MICHAEL:

In your chapter, Naming Names, clearly one of the highlights of your book is about Ellen Wheeler destroying what was left of Guiding Light, and how you chronicled the demise of this legendary soap opera.  I loved when you stated, “We turned a terrible corner when they broke up Reva and Josh and hooked him up with her sister, Cassie.  Laura Wright had found out about the storyline during her negotiations and said, ‘I don’t want to play that.’  So when GH came calling, she had decided to take the offer and leave and go play Carly.”  I mean, we all knew this was bad.

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CAROLYN:

You had no anchor on your show, when you break up Reva and Josh; they are your money couple.  Who is going to replace them?   Then Laura left and they recast her with Nicole Forester, who was a perfectly fine actress, but she was brand new.  And here’s Josh going after the much younger woman of the love of his life. It was gross!

MICHAEL:

Later, I think you know they flew journalists to Peapack, and they took us on the tour of their new production model, and also brought us to the production offices to show us how they doubled their offices for the new smaller sets to help their budgets.  And the spaces were so small, and I felt so bad for everyone.  And this is when the digital cameras were up the noses of the actors in these tiny office spaces!  I do think it got better towards the end of their run, and as they said, they were working out the kinks… but still.

CAROLYN:

I would agree 1000%.  People don’t care what is happening on the sets. I write about that in the book.  No one cares where you are.  And a big part of the problem with Peapack was they were working it out on air.  So if it’s raining and you have a scene outside, they just barrel through it and you could not hear any of the dialog.  The situation was troubling.  I think everything that GL did to turn off viewers, obviously contributed to the demise of the show.  It was a very sad ending for a once amazing show.

MICHAEL:

Courtesy/ABC

I love that you point out the most ridiculous death in daytime, that of All My Chldren’s Dixie Cooney, choking on poison pancakes and dropping dead as you called it, Death By Pancake. But you say in the book, it was caused by the fact that Cady McClain was unhappy with her current story, and told that to then head writer, Megan McTavish.

CAROLYN:

The story I heard was Cady was not very happy with some of the things that were being written, and she expressed that to then head writer, Megan McTavish.  And I make this argument all the time and I will make it again to you:  It is fine if you want to make a creative decision to kill a core character.  What was wrong with that story and criminal about that story was that they did this in three episodes.  It did not have any proper ending.  Dixie did not get her own funeral.  She had to share her funeral with Babe. So it was clearly some kind of retribution for something, because if you are a good head writer and you are killing a big character, you should get tons and tons of mileage out of it.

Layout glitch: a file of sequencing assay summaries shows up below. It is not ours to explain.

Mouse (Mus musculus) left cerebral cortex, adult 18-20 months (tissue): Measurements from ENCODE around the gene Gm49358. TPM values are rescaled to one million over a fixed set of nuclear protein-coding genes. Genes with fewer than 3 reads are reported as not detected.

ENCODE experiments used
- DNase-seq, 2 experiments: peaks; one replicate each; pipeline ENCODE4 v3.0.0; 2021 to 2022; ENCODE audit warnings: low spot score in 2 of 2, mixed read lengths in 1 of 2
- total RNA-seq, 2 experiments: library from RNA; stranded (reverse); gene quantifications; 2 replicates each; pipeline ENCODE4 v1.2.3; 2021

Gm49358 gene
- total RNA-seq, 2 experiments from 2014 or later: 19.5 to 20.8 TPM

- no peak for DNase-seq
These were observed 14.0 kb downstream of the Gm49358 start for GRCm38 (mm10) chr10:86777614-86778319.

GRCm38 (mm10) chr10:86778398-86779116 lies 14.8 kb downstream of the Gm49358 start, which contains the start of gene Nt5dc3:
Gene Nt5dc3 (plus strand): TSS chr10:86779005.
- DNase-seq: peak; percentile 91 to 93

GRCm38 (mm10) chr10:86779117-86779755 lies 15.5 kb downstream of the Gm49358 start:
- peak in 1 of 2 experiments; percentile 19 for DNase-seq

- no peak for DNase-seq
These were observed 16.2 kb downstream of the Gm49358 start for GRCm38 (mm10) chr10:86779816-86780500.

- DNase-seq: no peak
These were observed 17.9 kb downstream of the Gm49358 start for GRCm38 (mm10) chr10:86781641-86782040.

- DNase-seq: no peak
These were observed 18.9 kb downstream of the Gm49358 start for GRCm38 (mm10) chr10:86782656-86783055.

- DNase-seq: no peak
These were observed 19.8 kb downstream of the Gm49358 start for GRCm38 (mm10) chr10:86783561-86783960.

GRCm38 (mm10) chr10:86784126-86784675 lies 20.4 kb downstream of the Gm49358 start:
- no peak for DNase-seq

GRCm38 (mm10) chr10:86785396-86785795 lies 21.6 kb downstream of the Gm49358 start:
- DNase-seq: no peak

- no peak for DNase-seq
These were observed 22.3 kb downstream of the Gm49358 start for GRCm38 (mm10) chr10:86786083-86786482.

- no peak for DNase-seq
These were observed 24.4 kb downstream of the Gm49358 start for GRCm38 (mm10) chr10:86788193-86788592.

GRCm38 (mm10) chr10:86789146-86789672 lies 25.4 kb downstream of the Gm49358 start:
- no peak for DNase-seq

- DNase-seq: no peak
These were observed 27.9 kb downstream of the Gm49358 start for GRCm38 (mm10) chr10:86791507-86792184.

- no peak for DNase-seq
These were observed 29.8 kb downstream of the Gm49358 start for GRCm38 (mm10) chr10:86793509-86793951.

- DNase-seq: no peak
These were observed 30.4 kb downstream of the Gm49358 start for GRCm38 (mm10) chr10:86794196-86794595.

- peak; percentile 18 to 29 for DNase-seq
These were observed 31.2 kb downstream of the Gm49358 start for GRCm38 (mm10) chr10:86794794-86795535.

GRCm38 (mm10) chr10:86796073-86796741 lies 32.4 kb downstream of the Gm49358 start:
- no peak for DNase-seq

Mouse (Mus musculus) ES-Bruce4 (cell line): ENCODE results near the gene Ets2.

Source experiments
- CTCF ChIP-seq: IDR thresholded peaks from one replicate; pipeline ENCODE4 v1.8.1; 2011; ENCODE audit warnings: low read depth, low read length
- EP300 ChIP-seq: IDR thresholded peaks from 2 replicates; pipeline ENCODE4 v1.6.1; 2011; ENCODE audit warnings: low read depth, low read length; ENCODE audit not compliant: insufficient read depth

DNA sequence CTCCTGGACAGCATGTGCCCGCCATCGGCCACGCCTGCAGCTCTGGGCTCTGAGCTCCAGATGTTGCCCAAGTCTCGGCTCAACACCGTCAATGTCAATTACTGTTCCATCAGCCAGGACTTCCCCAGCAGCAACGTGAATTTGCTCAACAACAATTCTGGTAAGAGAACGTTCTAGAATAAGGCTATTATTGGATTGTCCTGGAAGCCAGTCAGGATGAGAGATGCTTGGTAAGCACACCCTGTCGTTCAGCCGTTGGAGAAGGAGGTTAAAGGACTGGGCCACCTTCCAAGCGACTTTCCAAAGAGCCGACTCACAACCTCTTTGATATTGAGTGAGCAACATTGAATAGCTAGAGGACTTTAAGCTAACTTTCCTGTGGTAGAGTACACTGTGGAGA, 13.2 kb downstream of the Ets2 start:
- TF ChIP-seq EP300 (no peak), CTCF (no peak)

MICHAEL:

How do you think they are handling it now, going back and resurrecting the character from the dead and fixing their mistake?  I call it, “The Dixie Debacle”!

CAROLYN:

You know, I give them credit for that.  This is another one of those arguments where soaps fans are in on the joke.  I will accept any way that they will bring back Cady McClain as Dixie.  Obviously, David Hayward is going to be behind all this.  He is already making all those cryptic phone calls and that is fine.  I will completely accept it; just put her back on my screen! (Laughs)  I kind of do know how it all plays out; I thought it is as good as it could be, considering we watched Dixie and other characters die! (Laughs).

MICHAEL:

Courtesy/SOD

I loved the ending of the book and the chapter, The Heart of the Matter, and it grabbed me about how soaps touch people, and how they give viewers a family and a lifeline.  I thought the quote from One Life to Live, EP Frank Valentini’s, was beautiful and just perfect.  Do you feel the same way, that soaps are an extended family to viewers?

CAROLYN:

Yes, I do feel that way that soaps are a family.  And when you have upheaval in your life or you are moving, or starting a new job or starting a new school, and you turn on the TV and there is Viki, Clint and Bo, I consider them my family.  And if I am far away from home I can turn on the TV and I would know they are there. That is how soap fans feel. You have no idea how many people live by themselves, have had hardship in their lives and lost loved ones, and they are kind of sad, and they turn on their soaps, and there is a party in Pine Valley or there is Nikki and Victor going at it at Gloworm.  It means something.  And that’s why I can’t believe I have to tell people why soaps matter in a whole book – because who doesn’t get that?

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md1347
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md1347

Brett was on a contract with OLTL from the beginning. Scott was on reoccurring and I believe he was happy with that. Soaps… realistic? ROFL. I’ll just leave it at that.

Appleridge
Guest
Appleridge

Yeah I dont buy that crap about Brett Claywell & Scott Evans. Brett had a deal. Scott didnt want one. ABC saved money by having Scott recur.